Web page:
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Introduction - Ravi's Summer Blog

Ravi's Summer Blog

Hi!
 
My name is Ravi Gopinathan, and I am a highschool student at Canyon Crest Academy in San Diego, California. I will be co-president of the CCA Ecoclub this year, an environmental club on campus that promotes sustainability. One of the biggest things I’m doing this summer is continuing my volunteering with political campaigns by calling voters and getting hands on experience in sustainability. Currently, I have volunteered for over 5 different political campaigns since the 2016 election. I believe that it is very important to involve the community and ask the voters what their thoughts are and what questions they might have. I feel that through grassroots activists, like myself, the candidates I have volunteered for were able to successfully run their campaigns.

From the phone interviews I conduct, I feel that one of the biggest concerns people have nowadays is climate change and how it affects us as a human race. It is interesting to see how the candidates I volunteer for cover this important topic. Not only do government policies and international corporations play a huge role in climate, but consumer advocacy and eco-friendly businesses are important elements as well. Businesses and, eventually, every consumer have the power to make decisions that affect the planet, starting from energy sources and over established recycling policies in their offices to product packaging. Consumers will judge businesses by their ecological footprint. Although governments are able to step in and create regulations that restrict what businesses are allowed to do, in a globalized world and world wide competition, it is really up to the businesses of how much they are willing and able to shift their environmental practices from the status quo to sustainability.

Thanks to the push for climate action and environmental justice, social businesses have been created that change the way corporations are thought of. Big name tech companies are buying carbon credits to make a difference in energy consumption and are now sourcing 100% of their energy from renewable energies. A search engine company is changing the way we think about online searching by donating 10% of their net income to plant trees in places where forests have disappeared (www.Ecosia.org). A company in Australia creates energy not from the gravity of flowing water or tides, but from the way waves move up and down in the ocean. The clean energy industry has paved the way for energy companies to find new ways to capture, store and distribute energy.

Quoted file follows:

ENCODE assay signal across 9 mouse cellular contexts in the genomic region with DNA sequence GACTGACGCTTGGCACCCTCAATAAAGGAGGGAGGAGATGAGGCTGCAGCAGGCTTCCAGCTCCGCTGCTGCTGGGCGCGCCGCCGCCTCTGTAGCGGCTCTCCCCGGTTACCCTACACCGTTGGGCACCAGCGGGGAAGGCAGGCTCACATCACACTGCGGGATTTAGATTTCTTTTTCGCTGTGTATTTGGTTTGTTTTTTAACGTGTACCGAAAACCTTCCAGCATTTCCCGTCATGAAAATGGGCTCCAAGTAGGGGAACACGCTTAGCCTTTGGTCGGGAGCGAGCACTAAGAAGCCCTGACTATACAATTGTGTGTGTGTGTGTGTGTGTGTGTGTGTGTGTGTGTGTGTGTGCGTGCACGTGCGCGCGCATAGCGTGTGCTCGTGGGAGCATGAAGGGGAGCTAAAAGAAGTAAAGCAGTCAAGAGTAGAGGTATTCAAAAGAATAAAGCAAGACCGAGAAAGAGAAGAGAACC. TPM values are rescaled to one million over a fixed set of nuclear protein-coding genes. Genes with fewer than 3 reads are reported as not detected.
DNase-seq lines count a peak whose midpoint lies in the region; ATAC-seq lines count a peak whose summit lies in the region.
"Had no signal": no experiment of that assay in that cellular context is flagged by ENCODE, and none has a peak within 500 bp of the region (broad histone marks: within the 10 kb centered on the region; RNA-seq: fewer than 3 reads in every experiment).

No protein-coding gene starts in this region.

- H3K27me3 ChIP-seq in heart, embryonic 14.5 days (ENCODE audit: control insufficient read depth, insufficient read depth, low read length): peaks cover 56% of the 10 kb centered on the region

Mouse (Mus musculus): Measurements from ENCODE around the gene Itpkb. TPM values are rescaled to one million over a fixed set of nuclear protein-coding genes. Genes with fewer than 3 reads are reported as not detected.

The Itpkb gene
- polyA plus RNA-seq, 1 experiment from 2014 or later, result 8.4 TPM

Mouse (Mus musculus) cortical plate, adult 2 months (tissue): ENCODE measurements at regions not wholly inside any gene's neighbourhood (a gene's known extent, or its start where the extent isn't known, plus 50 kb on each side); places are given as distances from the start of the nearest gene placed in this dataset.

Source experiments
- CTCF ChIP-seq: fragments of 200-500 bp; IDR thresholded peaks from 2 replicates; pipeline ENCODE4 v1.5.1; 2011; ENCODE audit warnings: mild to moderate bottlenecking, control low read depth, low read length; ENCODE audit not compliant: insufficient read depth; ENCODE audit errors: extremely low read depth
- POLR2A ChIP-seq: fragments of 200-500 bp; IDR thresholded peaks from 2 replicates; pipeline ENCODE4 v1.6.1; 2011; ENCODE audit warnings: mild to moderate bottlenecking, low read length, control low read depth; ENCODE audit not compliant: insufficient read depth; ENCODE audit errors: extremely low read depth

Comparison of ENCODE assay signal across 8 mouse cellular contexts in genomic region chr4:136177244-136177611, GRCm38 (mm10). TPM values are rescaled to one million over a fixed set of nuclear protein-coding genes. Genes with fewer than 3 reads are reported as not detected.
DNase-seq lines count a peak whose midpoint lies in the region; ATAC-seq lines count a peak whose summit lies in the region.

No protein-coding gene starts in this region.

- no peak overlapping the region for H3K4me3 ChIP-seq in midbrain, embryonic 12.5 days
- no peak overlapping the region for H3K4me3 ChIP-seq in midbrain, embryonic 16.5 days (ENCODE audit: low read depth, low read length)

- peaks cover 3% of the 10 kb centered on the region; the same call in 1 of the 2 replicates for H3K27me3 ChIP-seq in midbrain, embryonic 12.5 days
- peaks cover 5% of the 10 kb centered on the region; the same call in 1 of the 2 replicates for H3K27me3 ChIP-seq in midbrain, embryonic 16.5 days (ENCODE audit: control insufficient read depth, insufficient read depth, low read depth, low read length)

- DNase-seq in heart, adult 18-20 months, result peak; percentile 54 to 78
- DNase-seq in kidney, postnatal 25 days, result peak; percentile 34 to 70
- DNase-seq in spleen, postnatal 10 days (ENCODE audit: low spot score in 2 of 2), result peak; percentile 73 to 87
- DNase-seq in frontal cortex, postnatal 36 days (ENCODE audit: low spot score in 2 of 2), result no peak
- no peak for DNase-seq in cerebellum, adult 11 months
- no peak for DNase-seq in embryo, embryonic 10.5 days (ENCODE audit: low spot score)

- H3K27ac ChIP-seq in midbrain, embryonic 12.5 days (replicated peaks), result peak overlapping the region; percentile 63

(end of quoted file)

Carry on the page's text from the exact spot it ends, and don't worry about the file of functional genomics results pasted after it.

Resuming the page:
The fight is not over though; we still have plenty of work to do! Social businesses like Shore Buddies (www.shore-buddies.com) and others that source their products from environmentally sustainable resources are making a difference and giving us consumer options from which resources we want to buy. Raising consumer awareness increases the demand for such products and eventually will push the old fashioned businesses aside. Businesses and consumers are the ones that have the power to take the lead in climate action. I truly believe that the day will come when most businesses will promote their environmental practices as part of their branding, because we as the consumer have to make the decision who we trust with our money. We will be able to demand that change and that the future will only be profitable and lucrative for businesses that go green to gain and keep customers.
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Shore Buddies summer intern Ravi

That’s why I’m interning at Shore Buddies this summer. I think social and environmental businesses are at the front of the fight against climate change and I hope to be a part of one that succeeds. I am excited for my summer internship and will report from field trips with Shore Buddies as well as current environmental topics.

Stay tuned!

For the future generations,
Ravi